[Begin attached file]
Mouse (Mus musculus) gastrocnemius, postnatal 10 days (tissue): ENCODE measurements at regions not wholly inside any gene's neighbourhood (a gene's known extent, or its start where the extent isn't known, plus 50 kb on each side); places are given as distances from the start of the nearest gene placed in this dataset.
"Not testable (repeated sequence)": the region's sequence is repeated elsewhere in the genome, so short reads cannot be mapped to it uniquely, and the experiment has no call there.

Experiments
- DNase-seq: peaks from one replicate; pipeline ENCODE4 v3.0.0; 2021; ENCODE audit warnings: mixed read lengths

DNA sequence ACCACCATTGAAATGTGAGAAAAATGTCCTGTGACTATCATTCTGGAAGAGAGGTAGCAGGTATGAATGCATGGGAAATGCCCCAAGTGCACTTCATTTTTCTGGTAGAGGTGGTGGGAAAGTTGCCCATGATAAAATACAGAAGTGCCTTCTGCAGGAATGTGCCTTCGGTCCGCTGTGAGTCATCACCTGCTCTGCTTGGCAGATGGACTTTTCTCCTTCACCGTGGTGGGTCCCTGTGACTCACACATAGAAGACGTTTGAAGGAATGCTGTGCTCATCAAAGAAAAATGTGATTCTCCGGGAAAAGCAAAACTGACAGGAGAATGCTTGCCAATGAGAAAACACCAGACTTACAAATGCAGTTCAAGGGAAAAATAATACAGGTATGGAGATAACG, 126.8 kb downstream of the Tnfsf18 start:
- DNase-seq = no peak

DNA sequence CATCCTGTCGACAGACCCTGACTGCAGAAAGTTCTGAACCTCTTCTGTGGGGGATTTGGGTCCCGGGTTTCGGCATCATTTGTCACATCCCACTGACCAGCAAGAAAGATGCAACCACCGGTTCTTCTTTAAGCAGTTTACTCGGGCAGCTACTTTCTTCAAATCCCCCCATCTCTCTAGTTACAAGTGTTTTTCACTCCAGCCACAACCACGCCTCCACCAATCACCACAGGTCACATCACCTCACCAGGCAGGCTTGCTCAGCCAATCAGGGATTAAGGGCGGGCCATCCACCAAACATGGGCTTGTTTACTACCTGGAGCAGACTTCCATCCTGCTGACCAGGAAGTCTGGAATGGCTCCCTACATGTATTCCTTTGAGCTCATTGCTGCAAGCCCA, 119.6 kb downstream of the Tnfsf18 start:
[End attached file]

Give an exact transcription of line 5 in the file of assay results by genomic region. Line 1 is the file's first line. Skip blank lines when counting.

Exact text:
DNA sequence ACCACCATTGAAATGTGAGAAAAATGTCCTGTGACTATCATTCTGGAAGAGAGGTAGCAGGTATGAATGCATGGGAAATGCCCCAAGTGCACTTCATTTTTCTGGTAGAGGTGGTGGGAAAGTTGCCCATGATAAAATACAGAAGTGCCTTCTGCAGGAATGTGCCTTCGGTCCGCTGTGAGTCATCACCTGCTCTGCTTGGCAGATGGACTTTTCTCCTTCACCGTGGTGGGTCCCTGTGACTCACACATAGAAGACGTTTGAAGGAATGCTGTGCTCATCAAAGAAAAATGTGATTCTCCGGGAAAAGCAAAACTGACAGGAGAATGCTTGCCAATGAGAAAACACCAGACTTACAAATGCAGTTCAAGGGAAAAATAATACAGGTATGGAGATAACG, 126.8 kb downstream of the Tnfsf18 start: